Tweedle and the IASB Have Their Work Cut Out for Them

The International Accounting Standards Board, which is chaired by Sir David Tweedle, has come under scrutiny for bowing to political pressure from the European Union.  The issue at hand is the method banks use to value their assets on the financial statements.  Political interference in the accounting and financial sectors are nothing new in the US or abroad, but one of the key components of the IASB is supposed to be its ability to resist such political pressure.

Sir David, defended the boards decision even though his stated that it nearly led to his resignation.  I am a big fan of the movement to International Accounting Standards, but I forsee such political pressure being a much larger issue then either the Securities Exchange Commission or the IASB has let on so far.

Here is the full story by Glenn Kessler courtesy of the Washington Post.

Hat Tip to Nathan Brown

It has been a true pleasure watching Nathan lead the Bear’s offensive unit over the past several years.  He has served as an excellent example of a top notch person. player, and leader.

Today, UCA announced that Nathan Brown has been invited to play in the Senior Bowl.  Brown is the first player in the history of the school to receive an invitation.

See the full story here at

The Economic Crisis Hits My Alma Mater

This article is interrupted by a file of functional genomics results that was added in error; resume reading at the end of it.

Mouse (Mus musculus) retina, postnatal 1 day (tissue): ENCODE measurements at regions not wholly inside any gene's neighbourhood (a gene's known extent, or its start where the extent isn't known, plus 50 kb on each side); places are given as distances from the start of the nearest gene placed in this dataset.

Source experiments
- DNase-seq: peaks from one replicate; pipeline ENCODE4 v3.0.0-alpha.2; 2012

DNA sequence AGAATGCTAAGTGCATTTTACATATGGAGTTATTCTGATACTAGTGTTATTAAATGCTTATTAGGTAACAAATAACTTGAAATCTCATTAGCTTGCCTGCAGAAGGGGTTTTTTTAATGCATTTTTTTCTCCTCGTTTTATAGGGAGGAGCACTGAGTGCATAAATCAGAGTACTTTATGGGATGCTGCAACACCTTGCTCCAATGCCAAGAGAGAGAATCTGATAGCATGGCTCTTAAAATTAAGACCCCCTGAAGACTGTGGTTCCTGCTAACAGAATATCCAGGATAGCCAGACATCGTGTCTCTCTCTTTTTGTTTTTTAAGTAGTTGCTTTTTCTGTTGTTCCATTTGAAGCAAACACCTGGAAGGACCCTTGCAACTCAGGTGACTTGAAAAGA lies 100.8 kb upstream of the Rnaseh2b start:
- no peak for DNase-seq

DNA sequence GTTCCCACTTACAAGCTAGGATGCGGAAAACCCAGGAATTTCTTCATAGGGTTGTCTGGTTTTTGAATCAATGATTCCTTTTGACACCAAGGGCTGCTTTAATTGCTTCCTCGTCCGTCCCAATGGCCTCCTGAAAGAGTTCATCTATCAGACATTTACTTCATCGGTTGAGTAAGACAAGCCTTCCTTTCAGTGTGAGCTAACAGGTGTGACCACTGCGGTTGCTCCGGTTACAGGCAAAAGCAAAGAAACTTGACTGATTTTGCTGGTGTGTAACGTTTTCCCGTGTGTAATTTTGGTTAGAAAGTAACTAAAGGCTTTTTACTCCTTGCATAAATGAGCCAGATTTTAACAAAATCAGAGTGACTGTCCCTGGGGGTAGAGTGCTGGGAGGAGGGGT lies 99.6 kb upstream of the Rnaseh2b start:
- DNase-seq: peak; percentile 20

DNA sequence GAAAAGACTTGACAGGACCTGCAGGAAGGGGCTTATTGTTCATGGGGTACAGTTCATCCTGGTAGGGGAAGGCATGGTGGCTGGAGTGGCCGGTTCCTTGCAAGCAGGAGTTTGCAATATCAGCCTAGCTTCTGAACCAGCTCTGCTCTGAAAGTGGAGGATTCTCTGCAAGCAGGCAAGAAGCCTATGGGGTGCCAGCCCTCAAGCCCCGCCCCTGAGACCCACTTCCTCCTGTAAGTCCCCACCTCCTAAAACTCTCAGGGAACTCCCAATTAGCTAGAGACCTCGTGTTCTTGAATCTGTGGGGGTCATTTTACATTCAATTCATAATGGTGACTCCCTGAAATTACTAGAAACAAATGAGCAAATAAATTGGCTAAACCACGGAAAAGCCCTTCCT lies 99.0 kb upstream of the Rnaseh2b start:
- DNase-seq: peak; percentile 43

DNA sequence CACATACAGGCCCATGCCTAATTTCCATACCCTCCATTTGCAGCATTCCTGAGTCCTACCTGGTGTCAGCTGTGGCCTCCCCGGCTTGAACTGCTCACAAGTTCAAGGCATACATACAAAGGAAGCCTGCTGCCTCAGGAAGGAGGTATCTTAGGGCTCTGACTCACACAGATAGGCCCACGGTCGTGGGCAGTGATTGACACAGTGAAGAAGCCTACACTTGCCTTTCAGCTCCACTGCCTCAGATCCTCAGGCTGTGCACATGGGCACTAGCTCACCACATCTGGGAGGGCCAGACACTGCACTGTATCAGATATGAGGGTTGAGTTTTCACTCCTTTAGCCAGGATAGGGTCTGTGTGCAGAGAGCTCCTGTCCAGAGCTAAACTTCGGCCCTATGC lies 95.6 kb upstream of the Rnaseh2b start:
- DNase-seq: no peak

Conway – The University of Central Arkansas announced Thursday that it will be making significant budget cuts in the coming months to offset a budget deficit.

Speaking at a budget forum, UCA interim president Tom Courtway told the crowd the school will suffer from a cash flow deficit by the end of this year.

The university plans to implement, among other things, a salary freeze and cutbacks in travel and advertising, in order to erase the debt.

(Tom Courtway, Interim UCA President) “I don’t believe–quite candidly–that we’re going to wipe it out in six months. I think that’s an unrealistic expectation. But I do think over time we will eliminate it.”

Courtway says the university will draw on its $6 million credit line to finish out this year. He does not expect any layoffs.

Whatever your outlook on the economy, it is more likely that UCA’s budget problems are due mostly to the high-profile advertising campaigns and expansion efforts that the university has finance over the past five years.